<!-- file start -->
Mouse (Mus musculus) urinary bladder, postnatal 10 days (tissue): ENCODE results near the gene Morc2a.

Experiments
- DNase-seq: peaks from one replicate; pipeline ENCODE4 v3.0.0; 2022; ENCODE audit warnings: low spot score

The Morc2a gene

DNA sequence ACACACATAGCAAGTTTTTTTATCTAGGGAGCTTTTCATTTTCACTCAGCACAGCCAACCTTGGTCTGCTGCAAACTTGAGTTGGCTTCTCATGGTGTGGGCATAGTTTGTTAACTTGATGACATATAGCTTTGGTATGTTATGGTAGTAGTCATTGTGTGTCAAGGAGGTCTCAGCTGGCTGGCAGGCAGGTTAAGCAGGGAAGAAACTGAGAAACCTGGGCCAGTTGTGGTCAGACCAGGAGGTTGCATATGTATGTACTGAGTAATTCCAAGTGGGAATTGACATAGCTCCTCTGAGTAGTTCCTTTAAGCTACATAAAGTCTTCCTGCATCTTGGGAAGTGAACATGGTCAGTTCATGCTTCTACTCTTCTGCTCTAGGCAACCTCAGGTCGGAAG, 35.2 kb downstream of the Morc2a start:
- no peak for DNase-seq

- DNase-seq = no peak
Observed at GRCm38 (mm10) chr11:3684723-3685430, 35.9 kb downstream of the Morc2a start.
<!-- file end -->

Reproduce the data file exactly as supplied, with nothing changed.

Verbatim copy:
Mouse (Mus musculus) urinary bladder, postnatal 10 days (tissue): ENCODE results near the gene Morc2a.

Experiments
- DNase-seq: peaks from one replicate; pipeline ENCODE4 v3.0.0; 2022; ENCODE audit warnings: low spot score

The Morc2a gene

DNA sequence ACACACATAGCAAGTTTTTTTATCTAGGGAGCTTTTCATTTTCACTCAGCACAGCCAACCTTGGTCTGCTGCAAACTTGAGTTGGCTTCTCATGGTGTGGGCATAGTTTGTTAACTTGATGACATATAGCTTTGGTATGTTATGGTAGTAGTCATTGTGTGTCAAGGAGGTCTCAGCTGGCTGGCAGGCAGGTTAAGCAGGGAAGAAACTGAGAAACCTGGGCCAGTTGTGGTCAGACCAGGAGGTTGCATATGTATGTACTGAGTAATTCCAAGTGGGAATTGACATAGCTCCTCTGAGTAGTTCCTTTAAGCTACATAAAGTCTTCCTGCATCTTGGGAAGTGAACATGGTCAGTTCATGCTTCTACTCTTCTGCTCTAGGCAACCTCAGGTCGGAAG, 35.2 kb downstream of the Morc2a start:
- no peak for DNase-seq

- DNase-seq = no peak
Observed at GRCm38 (mm10) chr11:3684723-3685430, 35.9 kb downstream of the Morc2a start.